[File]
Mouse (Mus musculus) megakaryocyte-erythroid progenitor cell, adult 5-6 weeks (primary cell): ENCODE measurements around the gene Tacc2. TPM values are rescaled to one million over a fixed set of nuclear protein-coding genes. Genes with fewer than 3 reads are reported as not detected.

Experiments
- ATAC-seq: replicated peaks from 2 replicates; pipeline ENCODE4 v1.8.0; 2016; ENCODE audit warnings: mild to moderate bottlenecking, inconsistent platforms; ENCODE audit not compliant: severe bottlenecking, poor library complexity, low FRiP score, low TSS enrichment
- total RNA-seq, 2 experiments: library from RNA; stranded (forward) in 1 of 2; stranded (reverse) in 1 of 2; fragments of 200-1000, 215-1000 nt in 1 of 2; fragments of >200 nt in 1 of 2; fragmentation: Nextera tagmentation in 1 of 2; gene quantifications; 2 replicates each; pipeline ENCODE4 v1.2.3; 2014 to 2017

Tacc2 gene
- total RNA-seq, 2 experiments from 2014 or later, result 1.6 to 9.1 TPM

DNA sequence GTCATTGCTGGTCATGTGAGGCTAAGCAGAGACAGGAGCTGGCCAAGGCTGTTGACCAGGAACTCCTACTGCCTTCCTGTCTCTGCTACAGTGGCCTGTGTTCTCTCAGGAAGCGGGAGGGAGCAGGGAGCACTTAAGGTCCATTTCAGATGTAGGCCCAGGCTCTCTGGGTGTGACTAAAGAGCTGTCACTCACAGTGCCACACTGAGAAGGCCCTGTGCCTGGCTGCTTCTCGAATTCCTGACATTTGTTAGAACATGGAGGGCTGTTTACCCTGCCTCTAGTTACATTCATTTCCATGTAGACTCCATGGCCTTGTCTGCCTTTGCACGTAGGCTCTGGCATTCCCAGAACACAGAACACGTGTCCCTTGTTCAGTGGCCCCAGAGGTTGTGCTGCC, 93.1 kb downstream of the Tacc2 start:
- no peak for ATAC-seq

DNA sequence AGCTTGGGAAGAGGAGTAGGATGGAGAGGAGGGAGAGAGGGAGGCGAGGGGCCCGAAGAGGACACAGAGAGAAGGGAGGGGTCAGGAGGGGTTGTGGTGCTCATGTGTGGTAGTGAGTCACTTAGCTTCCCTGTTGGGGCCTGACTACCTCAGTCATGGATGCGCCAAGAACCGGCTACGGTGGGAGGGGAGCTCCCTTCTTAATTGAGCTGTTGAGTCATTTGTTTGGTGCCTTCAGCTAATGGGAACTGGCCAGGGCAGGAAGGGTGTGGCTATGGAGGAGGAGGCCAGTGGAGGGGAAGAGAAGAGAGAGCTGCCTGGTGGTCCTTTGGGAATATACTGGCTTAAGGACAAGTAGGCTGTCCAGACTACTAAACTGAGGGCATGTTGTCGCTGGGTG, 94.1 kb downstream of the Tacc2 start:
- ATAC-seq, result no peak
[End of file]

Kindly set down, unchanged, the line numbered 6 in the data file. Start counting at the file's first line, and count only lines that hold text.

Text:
- total RNA-seq, 2 experiments from 2014 or later, result 1.6 to 9.1 TPM